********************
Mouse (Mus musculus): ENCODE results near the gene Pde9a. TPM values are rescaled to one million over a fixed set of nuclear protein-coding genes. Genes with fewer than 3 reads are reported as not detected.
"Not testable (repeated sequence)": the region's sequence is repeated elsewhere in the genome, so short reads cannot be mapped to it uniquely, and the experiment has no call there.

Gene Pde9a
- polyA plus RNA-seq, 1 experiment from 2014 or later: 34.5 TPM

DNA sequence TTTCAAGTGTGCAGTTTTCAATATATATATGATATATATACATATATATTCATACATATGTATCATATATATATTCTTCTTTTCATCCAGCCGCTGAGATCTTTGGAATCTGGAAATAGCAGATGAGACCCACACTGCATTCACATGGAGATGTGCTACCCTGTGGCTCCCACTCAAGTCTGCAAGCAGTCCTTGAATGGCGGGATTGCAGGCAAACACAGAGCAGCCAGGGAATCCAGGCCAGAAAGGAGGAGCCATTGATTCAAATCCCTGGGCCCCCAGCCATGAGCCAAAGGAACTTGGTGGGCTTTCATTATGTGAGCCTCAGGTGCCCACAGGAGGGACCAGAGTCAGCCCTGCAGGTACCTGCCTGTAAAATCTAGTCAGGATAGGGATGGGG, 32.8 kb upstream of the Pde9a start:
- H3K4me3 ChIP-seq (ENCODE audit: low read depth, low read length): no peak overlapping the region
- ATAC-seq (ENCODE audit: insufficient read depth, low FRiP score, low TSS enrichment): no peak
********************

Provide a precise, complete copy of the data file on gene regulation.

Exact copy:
Mouse (Mus musculus): ENCODE results near the gene Pde9a. TPM values are rescaled to one million over a fixed set of nuclear protein-coding genes. Genes with fewer than 3 reads are reported as not detected.
"Not testable (repeated sequence)": the region's sequence is repeated elsewhere in the genome, so short reads cannot be mapped to it uniquely, and the experiment has no call there.

Gene Pde9a
- polyA plus RNA-seq, 1 experiment from 2014 or later: 34.5 TPM

DNA sequence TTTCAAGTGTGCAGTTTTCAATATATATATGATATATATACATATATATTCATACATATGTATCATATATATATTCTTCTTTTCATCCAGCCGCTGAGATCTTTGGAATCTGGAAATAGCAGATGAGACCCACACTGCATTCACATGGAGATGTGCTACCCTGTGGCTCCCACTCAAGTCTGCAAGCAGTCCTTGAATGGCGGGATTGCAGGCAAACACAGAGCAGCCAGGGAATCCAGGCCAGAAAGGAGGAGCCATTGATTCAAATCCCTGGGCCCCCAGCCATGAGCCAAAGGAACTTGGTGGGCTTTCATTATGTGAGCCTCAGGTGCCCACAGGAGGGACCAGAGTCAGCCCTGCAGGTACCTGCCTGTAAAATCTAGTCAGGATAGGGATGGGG, 32.8 kb upstream of the Pde9a start:
- H3K4me3 ChIP-seq (ENCODE audit: low read depth, low read length): no peak overlapping the region
- ATAC-seq (ENCODE audit: insufficient read depth, low FRiP score, low TSS enrichment): no peak